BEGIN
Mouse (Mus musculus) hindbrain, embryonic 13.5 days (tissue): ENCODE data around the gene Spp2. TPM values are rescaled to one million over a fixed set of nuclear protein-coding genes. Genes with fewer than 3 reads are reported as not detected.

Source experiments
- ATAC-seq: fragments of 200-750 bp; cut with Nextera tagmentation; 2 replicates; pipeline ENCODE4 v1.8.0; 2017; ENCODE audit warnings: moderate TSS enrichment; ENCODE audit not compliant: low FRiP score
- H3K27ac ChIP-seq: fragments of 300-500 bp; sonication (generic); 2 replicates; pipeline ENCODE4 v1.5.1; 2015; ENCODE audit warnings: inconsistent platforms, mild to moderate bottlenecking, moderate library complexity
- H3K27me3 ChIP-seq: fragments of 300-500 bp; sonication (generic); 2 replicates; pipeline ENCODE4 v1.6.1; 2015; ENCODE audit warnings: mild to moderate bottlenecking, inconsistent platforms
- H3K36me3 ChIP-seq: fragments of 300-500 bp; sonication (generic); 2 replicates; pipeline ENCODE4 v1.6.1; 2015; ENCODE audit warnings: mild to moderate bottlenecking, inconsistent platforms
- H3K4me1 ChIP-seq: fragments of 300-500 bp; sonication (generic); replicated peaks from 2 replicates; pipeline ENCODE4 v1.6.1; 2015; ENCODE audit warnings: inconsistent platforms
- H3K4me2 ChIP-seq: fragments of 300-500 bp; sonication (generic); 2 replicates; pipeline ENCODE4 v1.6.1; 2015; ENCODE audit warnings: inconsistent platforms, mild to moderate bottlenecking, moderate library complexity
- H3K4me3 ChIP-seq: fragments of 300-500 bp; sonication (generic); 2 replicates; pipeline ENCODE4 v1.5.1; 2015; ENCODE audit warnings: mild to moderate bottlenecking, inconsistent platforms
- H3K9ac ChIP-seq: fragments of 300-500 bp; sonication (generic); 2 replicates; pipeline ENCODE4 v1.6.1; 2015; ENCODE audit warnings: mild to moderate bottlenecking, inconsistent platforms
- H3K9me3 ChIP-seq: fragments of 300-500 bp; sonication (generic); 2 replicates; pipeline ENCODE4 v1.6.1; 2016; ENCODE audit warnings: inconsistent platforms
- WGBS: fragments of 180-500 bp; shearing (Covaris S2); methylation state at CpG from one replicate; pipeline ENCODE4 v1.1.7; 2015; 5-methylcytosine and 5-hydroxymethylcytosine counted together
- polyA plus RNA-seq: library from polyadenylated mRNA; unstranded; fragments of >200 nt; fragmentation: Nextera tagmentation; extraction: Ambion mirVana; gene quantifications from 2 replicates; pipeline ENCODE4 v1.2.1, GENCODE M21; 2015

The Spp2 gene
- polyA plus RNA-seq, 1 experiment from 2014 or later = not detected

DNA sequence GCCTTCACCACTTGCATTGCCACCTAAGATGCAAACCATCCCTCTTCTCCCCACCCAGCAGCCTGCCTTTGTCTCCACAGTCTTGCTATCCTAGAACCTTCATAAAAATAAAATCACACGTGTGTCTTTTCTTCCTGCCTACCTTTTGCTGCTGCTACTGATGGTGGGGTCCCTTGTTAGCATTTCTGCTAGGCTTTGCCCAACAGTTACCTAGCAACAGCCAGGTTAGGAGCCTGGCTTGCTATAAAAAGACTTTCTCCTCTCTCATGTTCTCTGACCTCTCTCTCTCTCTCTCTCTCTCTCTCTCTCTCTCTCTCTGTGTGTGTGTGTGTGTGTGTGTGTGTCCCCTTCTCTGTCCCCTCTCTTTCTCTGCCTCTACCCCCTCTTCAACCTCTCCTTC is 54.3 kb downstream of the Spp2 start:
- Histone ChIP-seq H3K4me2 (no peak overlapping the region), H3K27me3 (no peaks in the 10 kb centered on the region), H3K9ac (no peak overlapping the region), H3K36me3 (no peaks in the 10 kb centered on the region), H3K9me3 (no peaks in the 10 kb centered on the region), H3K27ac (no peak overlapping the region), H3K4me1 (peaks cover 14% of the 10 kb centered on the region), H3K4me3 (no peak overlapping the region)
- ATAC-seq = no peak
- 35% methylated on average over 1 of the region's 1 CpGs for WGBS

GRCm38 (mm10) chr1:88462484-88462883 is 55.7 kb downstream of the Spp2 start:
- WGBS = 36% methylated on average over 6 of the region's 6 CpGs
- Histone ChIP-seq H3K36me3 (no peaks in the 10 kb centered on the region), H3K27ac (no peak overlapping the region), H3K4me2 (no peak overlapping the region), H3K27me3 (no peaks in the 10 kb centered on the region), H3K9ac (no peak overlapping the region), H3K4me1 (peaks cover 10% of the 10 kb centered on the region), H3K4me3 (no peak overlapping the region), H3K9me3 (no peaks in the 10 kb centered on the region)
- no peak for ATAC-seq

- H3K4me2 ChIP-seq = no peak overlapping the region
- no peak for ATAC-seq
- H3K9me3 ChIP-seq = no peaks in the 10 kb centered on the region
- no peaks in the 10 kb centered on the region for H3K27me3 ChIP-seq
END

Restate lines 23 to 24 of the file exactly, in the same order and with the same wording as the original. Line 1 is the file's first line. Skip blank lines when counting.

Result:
- no peak for ATAC-seq

- H3K4me2 ChIP-seq = no peak overlapping the region